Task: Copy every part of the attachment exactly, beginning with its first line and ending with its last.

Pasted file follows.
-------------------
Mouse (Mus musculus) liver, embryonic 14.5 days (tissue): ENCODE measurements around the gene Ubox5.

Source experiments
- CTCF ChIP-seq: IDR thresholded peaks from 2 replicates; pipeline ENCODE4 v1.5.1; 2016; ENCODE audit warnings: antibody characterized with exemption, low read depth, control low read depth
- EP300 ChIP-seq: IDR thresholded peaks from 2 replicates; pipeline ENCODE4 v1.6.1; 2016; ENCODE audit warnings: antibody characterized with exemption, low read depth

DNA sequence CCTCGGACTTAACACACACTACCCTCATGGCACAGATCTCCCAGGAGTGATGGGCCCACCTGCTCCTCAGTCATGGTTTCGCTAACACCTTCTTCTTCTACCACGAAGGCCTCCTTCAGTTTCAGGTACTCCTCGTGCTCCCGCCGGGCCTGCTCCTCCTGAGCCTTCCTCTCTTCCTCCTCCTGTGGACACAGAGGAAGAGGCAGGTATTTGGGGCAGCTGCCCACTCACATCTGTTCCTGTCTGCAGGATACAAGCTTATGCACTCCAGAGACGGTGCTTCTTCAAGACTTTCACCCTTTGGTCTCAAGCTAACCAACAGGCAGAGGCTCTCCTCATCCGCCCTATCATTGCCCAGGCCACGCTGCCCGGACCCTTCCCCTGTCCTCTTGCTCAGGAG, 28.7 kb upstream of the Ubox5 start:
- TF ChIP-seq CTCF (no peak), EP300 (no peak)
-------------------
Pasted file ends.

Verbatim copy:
Mouse (Mus musculus) liver, embryonic 14.5 days (tissue): ENCODE measurements around the gene Ubox5.

Source experiments
- CTCF ChIP-seq: IDR thresholded peaks from 2 replicates; pipeline ENCODE4 v1.5.1; 2016; ENCODE audit warnings: antibody characterized with exemption, low read depth, control low read depth
- EP300 ChIP-seq: IDR thresholded peaks from 2 replicates; pipeline ENCODE4 v1.6.1; 2016; ENCODE audit warnings: antibody characterized with exemption, low read depth

DNA sequence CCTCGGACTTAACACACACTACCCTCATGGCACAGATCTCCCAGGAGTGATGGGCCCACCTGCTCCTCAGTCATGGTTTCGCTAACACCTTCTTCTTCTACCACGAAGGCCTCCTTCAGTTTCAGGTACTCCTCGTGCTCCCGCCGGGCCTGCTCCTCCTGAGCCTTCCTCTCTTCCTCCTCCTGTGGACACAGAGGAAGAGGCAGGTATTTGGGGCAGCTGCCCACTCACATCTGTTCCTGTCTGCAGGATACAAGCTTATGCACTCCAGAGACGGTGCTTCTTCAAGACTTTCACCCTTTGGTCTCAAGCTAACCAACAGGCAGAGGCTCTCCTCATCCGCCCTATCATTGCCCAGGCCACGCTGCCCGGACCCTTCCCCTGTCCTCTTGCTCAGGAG, 28.7 kb upstream of the Ubox5 start:
- TF ChIP-seq CTCF (no peak), EP300 (no peak)